- The Washington Times - Friday, December 29, 2000

Maryland officials said yesterday that alternate means could be established for collecting shell casings to serve as a "ballistic fingerprint" for all new handguns sold in the state.

Gov. Parris N. Glendening likely would support having state police establish other procedures if they meet the intent of creating a ballistic database for handguns, said the governor's spokesman, Mike Morrill.

As The Washington Times reported this week, Maryland gun dealers say the shell-casing provision has nearly depleted inventories of new handguns in the state because many manufacturers aren't collecting the fired casings as required by the law that went into effect Oct. 1.

Maryland Attorney General J. Joseph Curran Jr. said yesterday that state police have the authority to establish other procedures to allow guns to be sold.

Mr. Curran was responding to a letter from Maryland House Speaker Casper R. Taylor Jr. asking whether interim measures could be taken to alleviate a supply crunch.

In that letter, Mr. Taylor told the attorney general he was "frustrated by the lack of a definitive, written answer" to questions posed by gun dealers around the state.

"Confusion as to whether it is the State Police or the Attorney General's Office that should provide a definitive written policy statement on this matter has led to a number of rumors of a 'de facto ban' on the sale of many legal handguns in this state," Mr. Taylor wrote in his letter to the attorney general.

Some of that confusion was apparent in two letters sent by Assistant Attorney General Mark H. Bowen to Southern Maryland Firearms owner Thomas R. Bennett of Leonardtown.

In the first letter, dated Sept. 22, Mr. Bowen stated: "If the manufacturer fails to provide a shell casing with the weapon, however, it is the position of the Maryland State Police that a dealer may lawfully sell or transfer a handgun without forwarding a shell casing."

But one week later and two days before the law went into effect Mr. Bowen sent Mr. Bennett another letter reversing his earlier statement.

"Upon further consultation, I find that my understanding was in error," Mr. Bowen wrote. "It is the position of the Maryland State Police that a handgun shipped to a manufacturer after October 1, 2000, may not be sold in Maryland if the manufacturer did not include a shell casing."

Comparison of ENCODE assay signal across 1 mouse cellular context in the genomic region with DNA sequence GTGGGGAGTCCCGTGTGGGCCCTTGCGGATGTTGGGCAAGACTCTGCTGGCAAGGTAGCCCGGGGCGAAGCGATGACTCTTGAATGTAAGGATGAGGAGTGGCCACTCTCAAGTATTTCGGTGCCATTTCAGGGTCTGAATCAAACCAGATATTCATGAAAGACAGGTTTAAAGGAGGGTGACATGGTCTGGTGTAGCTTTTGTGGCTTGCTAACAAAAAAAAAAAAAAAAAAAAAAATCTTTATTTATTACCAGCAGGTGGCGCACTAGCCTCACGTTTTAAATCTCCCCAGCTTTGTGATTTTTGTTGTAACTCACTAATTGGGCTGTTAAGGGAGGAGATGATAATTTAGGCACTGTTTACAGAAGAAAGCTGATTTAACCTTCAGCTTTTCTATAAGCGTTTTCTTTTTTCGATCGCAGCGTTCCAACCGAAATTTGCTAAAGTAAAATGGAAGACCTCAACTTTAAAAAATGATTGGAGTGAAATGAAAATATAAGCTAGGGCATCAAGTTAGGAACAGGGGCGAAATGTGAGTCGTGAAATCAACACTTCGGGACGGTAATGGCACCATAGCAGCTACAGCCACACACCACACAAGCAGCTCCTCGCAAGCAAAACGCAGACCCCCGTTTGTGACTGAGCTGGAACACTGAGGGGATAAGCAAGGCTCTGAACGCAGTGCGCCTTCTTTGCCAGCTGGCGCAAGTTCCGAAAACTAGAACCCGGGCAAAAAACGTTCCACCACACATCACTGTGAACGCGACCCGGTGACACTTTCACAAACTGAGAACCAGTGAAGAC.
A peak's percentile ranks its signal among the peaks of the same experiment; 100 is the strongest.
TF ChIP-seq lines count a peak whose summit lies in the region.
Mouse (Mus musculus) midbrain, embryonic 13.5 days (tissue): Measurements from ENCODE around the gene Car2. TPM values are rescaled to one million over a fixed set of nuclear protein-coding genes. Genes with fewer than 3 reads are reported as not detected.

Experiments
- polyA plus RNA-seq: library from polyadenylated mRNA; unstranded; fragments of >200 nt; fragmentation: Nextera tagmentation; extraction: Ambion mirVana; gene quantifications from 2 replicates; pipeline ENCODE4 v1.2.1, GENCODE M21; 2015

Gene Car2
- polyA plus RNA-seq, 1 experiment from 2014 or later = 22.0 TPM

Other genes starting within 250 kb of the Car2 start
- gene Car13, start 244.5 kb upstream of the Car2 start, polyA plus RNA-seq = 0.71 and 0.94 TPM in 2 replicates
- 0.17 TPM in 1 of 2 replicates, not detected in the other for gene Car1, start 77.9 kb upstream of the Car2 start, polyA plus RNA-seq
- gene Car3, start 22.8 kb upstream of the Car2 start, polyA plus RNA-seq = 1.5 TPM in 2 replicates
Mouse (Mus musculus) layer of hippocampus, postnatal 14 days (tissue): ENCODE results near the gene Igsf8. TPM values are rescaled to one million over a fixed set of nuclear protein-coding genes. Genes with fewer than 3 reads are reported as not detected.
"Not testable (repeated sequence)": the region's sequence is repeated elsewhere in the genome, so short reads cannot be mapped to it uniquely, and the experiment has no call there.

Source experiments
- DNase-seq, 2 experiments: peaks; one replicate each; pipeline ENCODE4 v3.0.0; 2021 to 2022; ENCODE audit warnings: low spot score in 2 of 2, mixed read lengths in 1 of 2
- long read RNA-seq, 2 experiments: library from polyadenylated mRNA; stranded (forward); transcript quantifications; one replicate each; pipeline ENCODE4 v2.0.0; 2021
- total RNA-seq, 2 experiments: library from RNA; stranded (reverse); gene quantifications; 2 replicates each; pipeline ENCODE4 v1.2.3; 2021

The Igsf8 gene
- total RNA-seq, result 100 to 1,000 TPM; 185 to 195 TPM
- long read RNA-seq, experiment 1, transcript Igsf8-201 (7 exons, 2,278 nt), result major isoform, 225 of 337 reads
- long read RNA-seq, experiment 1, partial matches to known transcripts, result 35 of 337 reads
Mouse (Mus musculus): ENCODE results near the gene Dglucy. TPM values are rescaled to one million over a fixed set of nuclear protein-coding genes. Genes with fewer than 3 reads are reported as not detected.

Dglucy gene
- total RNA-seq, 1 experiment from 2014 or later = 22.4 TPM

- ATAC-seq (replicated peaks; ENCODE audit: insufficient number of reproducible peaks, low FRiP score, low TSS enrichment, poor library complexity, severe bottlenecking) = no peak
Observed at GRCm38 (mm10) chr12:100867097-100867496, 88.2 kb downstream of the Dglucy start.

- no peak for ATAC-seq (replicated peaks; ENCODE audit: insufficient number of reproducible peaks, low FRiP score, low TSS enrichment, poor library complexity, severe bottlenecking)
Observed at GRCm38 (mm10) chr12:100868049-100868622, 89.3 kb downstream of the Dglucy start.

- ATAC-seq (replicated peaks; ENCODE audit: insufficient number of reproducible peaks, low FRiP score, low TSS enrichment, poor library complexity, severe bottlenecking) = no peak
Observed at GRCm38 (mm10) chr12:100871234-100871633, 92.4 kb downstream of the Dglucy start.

But many gun makers unsure about altering their operations to comply with a law they say is vague directed their distributors not to ship handguns to Maryland after Sept. 30.

Since then, state police have entered markings from about 115 shell casings, with identifying information about the gun and its purchaser, into a new database they will search for matches to solve crimes.

Mr. Taylor, who had not received Mr. Curran's letter, said late yesterday he would pursue the matter with state police.

"I'm not going to be satisfied until I get it resolved. I sincerely hope that we're not playing a 'pass the buck' game here," he said.

"The spirit of the law that we passed was gun safety and not a gun ban. As things stand right now, without this issue being resolved, we have a de facto gun ban," Mr. Taylor said.

In his letter to the speaker, Mr. Curran said a de facto ban on possession or sale of handguns was not the law's intent.

If there is a problem, state police have the authority "to resolve the issue of whether a dealer may sell a handgun when a manufacturer has neglected or disregarded its duty to furnish a shell casing for a handgun," the letter says.

Mr. Taylor had asked if state police could fire weapons and retain shell casings or authorize dealers to provide the casings test fired from guns.

While the law requires manufacturers to pack casings with guns, Deputy Attorney General Carmen Shepard said it does not prohibit state police from authorizing some other method of complying with the law.

"Is there a problem? Is there a problem that can be effectively addressed by some alternative procedure? Can you do it while still safeguarding the law enforcement purposes of the law? Those are all very substantial questions," Miss Shepard said.

State police administer the law, and it is up to them to answer those questions, she said.

There was no immediate response yesterday from state police on what they would do in view of Mr. Curran's letter.

State officials said they believe more gun makers soon will be collecting casings so their guns can be sold in Maryland.

Gun maker Glock has made a deal with North Carolina-based distributor Arrington that should send new Glock handguns to Maryland for sale in three weeks, according to Glock Vice President Paul Jannuzzo.

In exchange for exclusive rights to distribute Glocks to Maryland dealers, Arrington has agreed to fire the guns and ship a casing to the state.

Mr. Taylor applauded Glock's approach to solving the problem.

Mr. Morrill said that, although some technical revisions to the law may be needed, "this needs to shake out a bit. There may be a market solution and that's better than regulation."

Mr. Curran issued a report last year calling for an end to selling handguns in Maryland, but neither legislators nor Mr. Glendening have rallied to his proposal.

• This article is based in part on wire service reports.

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